This paper analyses driver behaviours through a discreteevent simulation model of a bulk cargo marine terminal.Specifically, punctuality and the proportion of appointedarrivals are examined for their impacts on truck flows andturnaround times at the terminal. Using empirical data froman Australian wood chip export marine terminal thesimulation provides useful insights into the terminal’scontemporary experience with respect to truck congestion.The simulation results indicate that the proportion ofappointed arrivals, used as a proxy for the appointmentsystem use, can improve truck turnaround times primarily inthe earlier stages of adoption. Greater truck arrivalpunctuality can also improve the effectiveness of theappointment system particularly as the system’s adoptionincreases. Shifting the focus from enforcing punctualitytowards ensuring use of the system, primarily in the earlystages of system adoption, appears to deliver greater benefitsfor both terminal operators and transporters. Based on thiswork the terminal operator is now moving rapidly to procureand implement an electronic appointment system as part ofits initiatives to mitigate truck congestion at the terminal.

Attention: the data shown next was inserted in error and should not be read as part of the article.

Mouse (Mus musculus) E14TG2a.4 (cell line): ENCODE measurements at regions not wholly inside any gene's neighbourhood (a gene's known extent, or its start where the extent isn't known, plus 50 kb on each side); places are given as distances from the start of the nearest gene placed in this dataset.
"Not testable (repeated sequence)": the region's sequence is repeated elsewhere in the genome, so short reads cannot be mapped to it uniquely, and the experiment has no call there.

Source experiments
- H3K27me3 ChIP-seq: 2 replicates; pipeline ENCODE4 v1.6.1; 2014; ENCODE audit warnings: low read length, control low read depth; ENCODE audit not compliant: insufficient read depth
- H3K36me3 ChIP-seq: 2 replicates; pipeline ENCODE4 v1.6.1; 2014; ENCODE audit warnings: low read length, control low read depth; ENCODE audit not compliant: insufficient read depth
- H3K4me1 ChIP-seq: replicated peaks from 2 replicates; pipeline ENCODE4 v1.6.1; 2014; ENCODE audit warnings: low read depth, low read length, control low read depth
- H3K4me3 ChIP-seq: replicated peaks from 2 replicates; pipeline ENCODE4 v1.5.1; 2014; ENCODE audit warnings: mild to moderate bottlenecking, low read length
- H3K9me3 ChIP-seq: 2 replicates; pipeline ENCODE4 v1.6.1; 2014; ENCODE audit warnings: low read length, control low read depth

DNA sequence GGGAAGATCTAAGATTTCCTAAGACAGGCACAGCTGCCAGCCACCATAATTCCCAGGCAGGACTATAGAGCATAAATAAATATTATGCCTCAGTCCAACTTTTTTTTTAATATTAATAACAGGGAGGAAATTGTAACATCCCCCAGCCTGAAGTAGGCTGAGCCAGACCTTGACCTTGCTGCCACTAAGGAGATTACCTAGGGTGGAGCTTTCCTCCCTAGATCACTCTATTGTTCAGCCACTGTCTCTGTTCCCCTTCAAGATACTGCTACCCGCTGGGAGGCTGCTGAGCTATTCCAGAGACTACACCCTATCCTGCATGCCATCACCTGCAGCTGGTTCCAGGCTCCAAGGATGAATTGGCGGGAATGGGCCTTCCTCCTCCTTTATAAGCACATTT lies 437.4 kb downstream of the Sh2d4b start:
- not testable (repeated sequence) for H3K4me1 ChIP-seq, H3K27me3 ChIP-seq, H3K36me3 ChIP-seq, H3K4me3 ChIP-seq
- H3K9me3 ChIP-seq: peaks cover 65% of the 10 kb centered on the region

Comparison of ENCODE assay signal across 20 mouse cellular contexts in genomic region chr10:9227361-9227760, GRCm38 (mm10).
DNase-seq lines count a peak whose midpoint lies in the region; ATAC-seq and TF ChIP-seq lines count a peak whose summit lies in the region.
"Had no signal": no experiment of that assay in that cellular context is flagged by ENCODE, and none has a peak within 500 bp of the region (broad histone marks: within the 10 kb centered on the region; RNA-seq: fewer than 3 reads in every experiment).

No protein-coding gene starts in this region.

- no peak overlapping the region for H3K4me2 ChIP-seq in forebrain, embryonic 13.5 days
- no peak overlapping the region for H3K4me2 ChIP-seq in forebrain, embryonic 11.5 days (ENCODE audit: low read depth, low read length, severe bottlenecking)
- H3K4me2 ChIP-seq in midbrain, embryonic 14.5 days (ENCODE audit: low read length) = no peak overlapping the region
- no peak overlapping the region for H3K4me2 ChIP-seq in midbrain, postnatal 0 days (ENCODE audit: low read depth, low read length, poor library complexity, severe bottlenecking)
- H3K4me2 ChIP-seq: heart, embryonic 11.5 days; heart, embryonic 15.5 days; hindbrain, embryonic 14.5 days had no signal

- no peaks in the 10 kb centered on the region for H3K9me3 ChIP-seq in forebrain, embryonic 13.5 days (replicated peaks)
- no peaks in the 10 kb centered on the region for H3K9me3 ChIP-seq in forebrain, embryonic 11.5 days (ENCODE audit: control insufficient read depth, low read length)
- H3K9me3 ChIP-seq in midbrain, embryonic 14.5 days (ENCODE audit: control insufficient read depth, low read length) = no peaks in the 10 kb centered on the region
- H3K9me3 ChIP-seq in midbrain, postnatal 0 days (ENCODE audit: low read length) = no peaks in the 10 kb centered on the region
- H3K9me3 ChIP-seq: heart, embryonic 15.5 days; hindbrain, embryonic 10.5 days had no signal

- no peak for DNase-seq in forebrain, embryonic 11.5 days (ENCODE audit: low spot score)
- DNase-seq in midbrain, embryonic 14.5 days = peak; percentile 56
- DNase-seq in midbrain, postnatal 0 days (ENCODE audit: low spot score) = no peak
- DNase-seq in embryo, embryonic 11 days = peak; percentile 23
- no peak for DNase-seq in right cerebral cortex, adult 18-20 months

|Title of host publication||Proceedings of the 33rd annual European Simulation and Modelling Conference|
|Publication status||Published - 2019|
|Event||The 33rd annual European Simulation and Modelling Conference - Palma de Mallorca, Spain|
Duration: 28 Oct 2019 → 30 Oct 2019
|Conference||The 33rd annual European Simulation and Modelling Conference|
|City||Palma de Mallorca|
|Period||28/10/2019 → 30/10/2019|